Surviorship Bias

I read a lot of books. I probably average a book every two weeks during the year. I tend to read almost all non-fiction, as I have found that I don’t have the attention span for fiction. As a result, I tend to read a lot of technology, business and management books.

Unfortunately, I am starting to scale back the types of books that I read in these genres. What I’m finding is that since many of these books focus on showing that some idea or trait proves to be successful, they tend to all fall prey to the same basic flaw.

Survivorship Bias.

Typically used to describe the mutual fund sector, survivorship bias occurs when failed companies are excluded from studies due to the fact that they no longer exist. This is the case with most mutual fund portfolios. In terms other studies based on finding common properties of successful ideas or companies, survivorship bias simply means focusing those that are still around and hence, successful.

For example, let’s say that I’m writing a book about how Aeron chairs contribute to running a successful company. Being a good researcher, I go find a dozen or so companies to see what types of chairs they use. Right there, I’ve made a critical flaw: by finding companies that are still in business, I’m ignoring all of those companies who are already out of business. They could have all used Aeron chairs. Because of this, it would be easy to dismiss my findings.

The latest book that i read that falls prey to this is Made To Stick by Chip & Dan Heath. In Made To Stick, the authors put forth a simply acronym, SUCCES, that represents the 6 essential qualities that an idea needs to have in order for it to stick. They prove that successful ideas exhibit these qualities, but unfortunately, they don’t really make the case that ideas that don’t have these qualities consistently fail. Without the latter, the former is kind of incomplete.

I guess i’ll have to work hard to find books that present well researched and complete ideas.

As for how survivorship bias relates to the financial industry, that’s the topic of another post.

The Essence of Language

I found this quote when reading the excellent Ambient Findability by Peter Morville:

“Narrowly circumscribed groups develop coded languages that optimize communications between insiders at the expense of transparency to outsiders.”

I think that’s a great way to describe what’s going on with Domain Specific Langauges.

BTW, I highly recommend reading Ambient Findability. Though it was published in 2005, it’s coverage of then emerging technologies like GPS, semantics and search as it relates to people seem prescient now.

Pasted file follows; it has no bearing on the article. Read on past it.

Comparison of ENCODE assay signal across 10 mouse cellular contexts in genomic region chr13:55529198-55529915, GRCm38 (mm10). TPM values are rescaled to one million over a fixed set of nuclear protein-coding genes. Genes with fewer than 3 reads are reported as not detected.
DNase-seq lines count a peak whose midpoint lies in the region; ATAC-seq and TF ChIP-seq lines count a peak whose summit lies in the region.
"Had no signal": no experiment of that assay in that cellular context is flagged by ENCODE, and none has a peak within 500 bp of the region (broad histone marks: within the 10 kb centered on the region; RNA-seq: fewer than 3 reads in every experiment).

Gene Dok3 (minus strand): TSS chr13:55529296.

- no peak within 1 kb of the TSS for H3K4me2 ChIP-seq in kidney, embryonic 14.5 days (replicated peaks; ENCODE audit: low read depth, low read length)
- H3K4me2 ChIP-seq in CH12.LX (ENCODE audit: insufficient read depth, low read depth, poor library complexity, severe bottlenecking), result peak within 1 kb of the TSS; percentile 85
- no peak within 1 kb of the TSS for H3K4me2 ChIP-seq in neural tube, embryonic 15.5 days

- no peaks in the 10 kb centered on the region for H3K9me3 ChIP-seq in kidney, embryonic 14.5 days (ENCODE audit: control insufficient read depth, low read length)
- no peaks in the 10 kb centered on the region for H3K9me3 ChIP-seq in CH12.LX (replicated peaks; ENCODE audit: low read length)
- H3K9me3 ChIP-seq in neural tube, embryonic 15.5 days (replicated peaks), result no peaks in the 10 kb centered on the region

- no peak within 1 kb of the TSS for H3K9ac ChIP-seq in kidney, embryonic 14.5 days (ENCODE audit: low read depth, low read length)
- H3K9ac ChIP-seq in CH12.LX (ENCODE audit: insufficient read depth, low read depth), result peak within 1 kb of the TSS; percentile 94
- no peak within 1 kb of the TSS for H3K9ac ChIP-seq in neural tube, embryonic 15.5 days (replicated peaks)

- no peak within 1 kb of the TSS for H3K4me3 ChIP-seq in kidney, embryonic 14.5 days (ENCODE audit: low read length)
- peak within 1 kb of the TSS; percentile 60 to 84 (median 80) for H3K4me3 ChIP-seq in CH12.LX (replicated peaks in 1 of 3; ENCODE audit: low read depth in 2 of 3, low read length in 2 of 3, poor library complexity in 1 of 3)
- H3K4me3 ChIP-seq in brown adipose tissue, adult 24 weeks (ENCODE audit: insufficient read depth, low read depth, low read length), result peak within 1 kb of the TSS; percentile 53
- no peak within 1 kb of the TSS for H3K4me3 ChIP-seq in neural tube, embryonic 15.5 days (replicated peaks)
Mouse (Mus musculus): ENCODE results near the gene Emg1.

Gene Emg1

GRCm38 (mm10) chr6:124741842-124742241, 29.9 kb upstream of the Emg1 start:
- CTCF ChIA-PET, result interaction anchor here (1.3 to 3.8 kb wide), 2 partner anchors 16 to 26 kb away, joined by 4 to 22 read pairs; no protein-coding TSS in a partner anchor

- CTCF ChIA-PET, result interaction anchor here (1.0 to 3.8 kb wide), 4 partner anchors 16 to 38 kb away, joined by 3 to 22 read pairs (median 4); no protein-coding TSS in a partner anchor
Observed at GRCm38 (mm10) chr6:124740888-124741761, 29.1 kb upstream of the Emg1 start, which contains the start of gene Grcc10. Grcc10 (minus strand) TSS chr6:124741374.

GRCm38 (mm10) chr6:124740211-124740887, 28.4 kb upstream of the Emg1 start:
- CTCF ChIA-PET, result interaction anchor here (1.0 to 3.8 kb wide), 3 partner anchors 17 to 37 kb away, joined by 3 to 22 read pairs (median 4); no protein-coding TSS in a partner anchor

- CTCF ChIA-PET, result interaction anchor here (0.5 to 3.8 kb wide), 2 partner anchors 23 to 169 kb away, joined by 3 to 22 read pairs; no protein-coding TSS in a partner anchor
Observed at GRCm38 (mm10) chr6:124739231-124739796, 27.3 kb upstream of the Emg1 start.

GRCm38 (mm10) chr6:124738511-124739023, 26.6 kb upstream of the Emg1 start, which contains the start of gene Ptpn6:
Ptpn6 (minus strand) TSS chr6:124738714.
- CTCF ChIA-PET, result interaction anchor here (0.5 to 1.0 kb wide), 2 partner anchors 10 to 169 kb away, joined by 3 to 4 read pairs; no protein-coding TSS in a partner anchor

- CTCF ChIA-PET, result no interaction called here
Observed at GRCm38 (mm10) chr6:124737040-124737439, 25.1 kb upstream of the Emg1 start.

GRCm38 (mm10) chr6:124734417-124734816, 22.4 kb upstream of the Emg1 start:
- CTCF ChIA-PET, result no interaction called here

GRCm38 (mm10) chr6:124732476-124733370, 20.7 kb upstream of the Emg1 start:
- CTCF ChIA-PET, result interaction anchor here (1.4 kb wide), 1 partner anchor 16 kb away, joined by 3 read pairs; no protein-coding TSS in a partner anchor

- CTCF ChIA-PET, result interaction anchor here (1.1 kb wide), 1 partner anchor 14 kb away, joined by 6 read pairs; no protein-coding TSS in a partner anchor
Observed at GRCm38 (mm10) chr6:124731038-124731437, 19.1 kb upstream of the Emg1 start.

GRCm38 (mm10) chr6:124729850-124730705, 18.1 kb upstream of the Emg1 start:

It’s a quick read too. Under 200 pages with lots of pictures 🙂

Adios Parallels

Well, there will be no more Parallels Performance tips coming from me. I have completely moved over to VMWare’s Fusion. I have been using the RC1 release of Fusion for about a month and it’s rock solid and fast. Today, 1.0 came out and it’s even faster.


Ironically, the biggest reason for switching wasn’t even the laughable stability of Parallels 3.0. It was their customer support. A while back, I started a thread on their forum stating that I would be moving back to 2.5 from 3.0 simply because i didn’t feel 3.0 was stable enough or fast enough for my usage. I simply hoped they would improve with news builds. What happened next floored me.

They had the stones to remove my post ( as well as any replies ) from their forums. When I brought this to the attention of the administrators and the other community members, I was told that they would look into it. Nearly a month later and still nothing.

Regardless, I don’t care anymore. Fusion is here, it works, and it’s FAST. I don’t care about fancy features such as opening documents in either os or running my windows apps alongside my mac ones. If I was that in love with windows, I’d be using a windows box.

Add the fact that Fusion lets me still use QuickSilver from with it’s VM and I’m sold.

It’s sad really, though. Parallels was the quirky upstart with first mover advantage, but they messed it all up by going after the flash. A simple search through their forums revels post after post after post about how shoddy their latest builds are and how unresponsive their customer support is. In fact, people who complain are often dismissed or told “tough, parallels works for a lot of other people.”

Oh well. Stay on the look out for VMWare performance tips though.